A key target in the Government’s Closing the Gap Report is for 95 per cent of Indigenous children to receive early childhood education services by 2025.
A community-led initiative, Indi Kindi aims to give children the best possible start to life and get them ready for school. In Borroloola alone, Indi Kindi reaches 80 per cent of children under five.
Through inclusive and culturally-appropriate early childhood education, children have the chance to develop a love and interest in learning.
That’s why UNICEF Australia and the Moriarty Foundation have partnered to expand the Indi Kindi initiative to give more Aboriginal and Torres Strait Islander children the best start in life.
In 2021, Indi Kindi will expand into the community of Tenant Creek. Currently the initiative operates in Borroloola four to five days a week, as well as one day a week via an outreach service to Robinson River, about two and a half hours’ drive away.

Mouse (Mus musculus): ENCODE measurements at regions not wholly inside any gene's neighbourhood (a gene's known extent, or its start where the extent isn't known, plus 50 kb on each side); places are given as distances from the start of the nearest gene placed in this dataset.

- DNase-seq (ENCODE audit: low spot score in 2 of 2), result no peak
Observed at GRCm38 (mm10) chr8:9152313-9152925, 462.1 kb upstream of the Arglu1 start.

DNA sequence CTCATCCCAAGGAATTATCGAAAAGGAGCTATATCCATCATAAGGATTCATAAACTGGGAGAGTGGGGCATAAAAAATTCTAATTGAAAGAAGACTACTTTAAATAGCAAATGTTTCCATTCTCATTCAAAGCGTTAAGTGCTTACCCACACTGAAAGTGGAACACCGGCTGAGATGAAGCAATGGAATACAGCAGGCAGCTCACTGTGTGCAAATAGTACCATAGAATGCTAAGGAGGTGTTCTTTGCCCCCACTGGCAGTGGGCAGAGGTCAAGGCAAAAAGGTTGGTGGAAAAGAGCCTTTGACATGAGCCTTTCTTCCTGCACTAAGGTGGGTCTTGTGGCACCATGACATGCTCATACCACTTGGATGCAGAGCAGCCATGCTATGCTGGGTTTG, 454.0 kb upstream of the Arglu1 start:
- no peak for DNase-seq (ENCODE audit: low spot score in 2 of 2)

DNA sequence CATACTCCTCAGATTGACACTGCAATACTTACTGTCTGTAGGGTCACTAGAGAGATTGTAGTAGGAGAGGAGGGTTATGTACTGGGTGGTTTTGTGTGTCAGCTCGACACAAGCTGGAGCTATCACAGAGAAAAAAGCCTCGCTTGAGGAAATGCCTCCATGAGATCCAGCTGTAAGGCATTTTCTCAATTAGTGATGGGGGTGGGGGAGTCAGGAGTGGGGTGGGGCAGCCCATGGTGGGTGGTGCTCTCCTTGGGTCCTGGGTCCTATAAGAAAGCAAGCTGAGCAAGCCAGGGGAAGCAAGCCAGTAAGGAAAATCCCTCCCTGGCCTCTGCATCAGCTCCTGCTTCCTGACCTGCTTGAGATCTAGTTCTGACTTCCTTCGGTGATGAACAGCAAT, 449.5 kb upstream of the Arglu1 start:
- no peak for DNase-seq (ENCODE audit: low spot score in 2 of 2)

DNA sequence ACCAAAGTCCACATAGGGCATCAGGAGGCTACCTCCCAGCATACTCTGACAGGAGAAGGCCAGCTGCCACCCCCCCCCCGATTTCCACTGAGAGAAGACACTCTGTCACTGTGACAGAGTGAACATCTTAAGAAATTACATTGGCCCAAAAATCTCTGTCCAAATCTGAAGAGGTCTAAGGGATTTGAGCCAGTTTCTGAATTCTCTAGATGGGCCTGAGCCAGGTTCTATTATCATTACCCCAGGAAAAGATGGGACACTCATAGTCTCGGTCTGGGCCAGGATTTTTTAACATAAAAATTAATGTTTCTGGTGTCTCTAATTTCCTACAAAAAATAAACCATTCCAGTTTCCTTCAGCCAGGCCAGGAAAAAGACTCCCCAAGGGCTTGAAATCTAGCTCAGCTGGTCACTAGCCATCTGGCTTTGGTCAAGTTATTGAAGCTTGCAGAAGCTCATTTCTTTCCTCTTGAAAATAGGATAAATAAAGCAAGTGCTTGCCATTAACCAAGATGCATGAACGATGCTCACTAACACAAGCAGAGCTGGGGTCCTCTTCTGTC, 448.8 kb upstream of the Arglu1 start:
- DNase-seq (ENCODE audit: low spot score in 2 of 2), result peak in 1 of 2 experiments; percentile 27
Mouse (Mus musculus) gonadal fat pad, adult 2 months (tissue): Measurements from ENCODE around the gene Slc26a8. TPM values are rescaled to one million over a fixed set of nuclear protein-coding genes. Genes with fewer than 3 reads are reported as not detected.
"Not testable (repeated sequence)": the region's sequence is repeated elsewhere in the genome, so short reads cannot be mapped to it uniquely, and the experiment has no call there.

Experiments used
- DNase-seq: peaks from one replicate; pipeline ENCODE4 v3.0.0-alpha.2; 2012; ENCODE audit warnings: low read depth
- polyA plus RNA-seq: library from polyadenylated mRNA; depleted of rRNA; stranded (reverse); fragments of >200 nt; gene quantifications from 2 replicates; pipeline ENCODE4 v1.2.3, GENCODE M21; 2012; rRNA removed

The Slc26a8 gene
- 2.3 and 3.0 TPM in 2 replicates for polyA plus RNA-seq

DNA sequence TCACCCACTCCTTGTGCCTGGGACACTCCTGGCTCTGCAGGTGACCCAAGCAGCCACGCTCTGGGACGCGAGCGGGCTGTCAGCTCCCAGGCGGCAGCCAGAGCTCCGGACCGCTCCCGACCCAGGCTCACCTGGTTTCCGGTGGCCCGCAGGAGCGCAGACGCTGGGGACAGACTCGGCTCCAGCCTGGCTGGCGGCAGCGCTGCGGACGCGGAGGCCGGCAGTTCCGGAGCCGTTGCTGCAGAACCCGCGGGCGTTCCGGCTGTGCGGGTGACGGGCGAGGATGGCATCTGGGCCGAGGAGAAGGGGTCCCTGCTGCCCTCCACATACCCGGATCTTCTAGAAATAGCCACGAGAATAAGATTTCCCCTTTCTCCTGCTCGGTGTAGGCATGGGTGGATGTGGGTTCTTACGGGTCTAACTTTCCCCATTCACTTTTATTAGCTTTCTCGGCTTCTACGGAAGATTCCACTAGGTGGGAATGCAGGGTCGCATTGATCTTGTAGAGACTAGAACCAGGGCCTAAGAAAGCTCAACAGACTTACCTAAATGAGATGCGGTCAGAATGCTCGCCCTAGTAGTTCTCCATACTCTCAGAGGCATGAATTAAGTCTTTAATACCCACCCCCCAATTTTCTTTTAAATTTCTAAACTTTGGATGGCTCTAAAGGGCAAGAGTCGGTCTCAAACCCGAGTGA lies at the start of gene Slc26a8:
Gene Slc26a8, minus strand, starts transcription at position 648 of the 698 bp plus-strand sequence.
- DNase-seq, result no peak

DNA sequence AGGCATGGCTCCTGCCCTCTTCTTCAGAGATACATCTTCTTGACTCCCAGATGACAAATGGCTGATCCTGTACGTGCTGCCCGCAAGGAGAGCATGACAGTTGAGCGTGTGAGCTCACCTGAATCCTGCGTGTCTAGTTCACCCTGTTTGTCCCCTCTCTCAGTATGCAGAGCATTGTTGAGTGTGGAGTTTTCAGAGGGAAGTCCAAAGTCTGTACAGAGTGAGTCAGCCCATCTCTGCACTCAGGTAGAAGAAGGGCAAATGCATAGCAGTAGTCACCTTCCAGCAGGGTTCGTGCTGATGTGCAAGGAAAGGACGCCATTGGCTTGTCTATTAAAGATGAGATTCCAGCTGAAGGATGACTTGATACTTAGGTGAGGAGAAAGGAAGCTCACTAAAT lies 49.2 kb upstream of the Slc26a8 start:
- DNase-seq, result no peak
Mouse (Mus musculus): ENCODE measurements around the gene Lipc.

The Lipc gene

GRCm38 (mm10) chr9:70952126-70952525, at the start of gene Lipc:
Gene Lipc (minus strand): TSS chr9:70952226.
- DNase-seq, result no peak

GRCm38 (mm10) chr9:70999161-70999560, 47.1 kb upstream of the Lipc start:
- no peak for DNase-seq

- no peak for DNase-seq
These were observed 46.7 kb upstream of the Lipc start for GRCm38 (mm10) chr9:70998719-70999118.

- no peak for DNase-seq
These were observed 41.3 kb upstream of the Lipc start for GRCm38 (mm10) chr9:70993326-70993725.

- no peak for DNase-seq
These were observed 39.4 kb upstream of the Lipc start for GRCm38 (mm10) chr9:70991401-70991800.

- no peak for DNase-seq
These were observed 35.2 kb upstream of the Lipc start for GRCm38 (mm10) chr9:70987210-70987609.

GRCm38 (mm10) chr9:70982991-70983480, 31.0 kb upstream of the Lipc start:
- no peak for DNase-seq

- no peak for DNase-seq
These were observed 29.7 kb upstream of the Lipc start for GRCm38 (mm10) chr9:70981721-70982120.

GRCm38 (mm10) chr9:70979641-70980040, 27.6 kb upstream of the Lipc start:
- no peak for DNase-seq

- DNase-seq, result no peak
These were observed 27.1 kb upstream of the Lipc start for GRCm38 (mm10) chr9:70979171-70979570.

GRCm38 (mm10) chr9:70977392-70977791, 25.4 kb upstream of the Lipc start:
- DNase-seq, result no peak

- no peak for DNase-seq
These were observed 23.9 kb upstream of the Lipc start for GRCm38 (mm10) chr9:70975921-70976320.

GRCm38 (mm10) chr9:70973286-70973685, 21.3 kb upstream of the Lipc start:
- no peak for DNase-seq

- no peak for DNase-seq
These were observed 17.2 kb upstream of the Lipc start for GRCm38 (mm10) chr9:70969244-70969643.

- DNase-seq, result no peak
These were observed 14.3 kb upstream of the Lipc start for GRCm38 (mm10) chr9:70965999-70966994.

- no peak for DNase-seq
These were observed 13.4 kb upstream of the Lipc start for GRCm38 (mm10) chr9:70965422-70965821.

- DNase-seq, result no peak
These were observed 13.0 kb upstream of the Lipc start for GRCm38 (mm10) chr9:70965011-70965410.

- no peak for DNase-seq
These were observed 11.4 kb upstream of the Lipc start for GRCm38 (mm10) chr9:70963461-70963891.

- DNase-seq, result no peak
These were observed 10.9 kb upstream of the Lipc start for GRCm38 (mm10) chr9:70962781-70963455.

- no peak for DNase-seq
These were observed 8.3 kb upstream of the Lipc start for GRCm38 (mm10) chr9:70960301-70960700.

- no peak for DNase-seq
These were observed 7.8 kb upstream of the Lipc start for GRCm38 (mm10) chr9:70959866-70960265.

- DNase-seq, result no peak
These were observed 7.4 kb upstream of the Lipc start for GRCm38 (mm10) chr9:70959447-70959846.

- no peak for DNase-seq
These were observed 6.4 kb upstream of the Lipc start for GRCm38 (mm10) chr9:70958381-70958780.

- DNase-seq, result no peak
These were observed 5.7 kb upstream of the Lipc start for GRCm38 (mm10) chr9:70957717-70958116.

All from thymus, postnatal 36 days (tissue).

Alice Hall, UNICEF Australia’s Early Childhood Development specialist says the most effective community programs are those that are built and delivered by the community.
“For a program to be successful it is essential to spend time in the community, build relationships, listen, engage local people to be champions of the program now and into the future,” she says.
“When I visited Borroloola, I saw evidence that these ways of working are present in Indi Kindi’s work.”